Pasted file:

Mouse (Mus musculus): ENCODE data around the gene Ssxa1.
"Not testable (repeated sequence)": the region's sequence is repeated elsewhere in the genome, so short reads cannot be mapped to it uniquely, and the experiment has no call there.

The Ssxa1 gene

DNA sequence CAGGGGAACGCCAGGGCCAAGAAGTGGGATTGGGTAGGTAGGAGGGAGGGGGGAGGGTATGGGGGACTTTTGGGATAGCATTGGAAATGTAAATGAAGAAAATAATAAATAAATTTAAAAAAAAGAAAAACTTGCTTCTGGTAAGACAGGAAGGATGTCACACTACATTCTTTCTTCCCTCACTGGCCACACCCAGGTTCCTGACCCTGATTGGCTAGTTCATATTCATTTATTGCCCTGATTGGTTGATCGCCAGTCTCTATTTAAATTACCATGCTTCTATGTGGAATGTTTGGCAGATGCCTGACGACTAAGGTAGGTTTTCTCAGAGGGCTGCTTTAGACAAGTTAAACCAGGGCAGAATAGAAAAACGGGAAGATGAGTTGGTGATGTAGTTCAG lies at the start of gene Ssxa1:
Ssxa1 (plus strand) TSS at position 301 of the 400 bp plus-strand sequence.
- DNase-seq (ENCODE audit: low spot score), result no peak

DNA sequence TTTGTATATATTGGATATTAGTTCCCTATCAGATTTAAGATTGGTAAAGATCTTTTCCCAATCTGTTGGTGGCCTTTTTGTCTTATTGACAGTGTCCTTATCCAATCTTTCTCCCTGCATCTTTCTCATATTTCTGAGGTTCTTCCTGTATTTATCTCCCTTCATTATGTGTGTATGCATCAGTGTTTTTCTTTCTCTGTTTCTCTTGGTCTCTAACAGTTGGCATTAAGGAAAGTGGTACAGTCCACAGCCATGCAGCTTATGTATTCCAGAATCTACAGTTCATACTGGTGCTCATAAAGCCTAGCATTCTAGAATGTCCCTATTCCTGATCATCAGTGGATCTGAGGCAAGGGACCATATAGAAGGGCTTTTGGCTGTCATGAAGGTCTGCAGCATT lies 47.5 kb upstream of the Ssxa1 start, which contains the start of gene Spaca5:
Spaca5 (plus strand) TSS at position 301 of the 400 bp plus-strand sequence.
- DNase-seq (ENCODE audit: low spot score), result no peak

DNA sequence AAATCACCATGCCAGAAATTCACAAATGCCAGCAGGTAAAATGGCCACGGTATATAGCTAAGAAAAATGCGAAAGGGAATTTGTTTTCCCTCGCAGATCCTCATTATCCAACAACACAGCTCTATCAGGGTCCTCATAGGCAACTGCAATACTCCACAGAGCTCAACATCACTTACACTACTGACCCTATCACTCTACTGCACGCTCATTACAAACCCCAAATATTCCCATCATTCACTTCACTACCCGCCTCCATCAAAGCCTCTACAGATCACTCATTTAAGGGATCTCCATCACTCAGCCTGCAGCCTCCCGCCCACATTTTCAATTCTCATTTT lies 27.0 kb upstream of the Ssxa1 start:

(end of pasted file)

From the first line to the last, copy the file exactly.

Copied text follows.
Mouse (Mus musculus): ENCODE data around the gene Ssxa1.
"Not testable (repeated sequence)": the region's sequence is repeated elsewhere in the genome, so short reads cannot be mapped to it uniquely, and the experiment has no call there.

The Ssxa1 gene

DNA sequence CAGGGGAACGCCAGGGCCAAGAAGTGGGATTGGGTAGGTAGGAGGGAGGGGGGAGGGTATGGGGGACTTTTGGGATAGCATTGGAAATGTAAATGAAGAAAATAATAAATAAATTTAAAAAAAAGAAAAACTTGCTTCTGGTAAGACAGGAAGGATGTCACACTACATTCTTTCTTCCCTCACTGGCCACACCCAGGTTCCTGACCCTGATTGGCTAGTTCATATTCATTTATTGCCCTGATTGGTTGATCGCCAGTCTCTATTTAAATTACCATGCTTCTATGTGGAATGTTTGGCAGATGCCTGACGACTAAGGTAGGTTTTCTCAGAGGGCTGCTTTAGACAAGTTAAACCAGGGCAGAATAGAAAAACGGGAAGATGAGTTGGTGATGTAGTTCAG lies at the start of gene Ssxa1:
Ssxa1 (plus strand) TSS at position 301 of the 400 bp plus-strand sequence.
- DNase-seq (ENCODE audit: low spot score), result no peak

DNA sequence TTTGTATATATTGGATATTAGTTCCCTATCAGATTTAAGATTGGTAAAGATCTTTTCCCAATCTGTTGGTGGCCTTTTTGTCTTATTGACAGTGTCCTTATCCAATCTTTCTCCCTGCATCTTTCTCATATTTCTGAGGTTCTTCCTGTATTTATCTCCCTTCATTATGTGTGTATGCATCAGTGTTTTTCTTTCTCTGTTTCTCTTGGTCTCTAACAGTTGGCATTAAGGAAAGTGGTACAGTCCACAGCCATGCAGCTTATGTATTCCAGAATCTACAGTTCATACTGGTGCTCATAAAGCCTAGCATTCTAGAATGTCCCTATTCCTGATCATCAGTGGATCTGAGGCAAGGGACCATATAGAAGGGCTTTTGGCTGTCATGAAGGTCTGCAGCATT lies 47.5 kb upstream of the Ssxa1 start, which contains the start of gene Spaca5:
Spaca5 (plus strand) TSS at position 301 of the 400 bp plus-strand sequence.
- DNase-seq (ENCODE audit: low spot score), result no peak

DNA sequence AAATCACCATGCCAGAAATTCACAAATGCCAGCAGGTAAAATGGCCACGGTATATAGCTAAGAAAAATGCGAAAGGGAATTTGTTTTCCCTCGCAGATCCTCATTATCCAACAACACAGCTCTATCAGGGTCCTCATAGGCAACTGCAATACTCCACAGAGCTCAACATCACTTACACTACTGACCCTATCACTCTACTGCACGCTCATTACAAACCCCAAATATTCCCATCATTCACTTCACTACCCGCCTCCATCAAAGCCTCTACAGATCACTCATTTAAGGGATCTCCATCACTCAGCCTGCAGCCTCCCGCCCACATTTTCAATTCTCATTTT lies 27.0 kb upstream of the Ssxa1 start: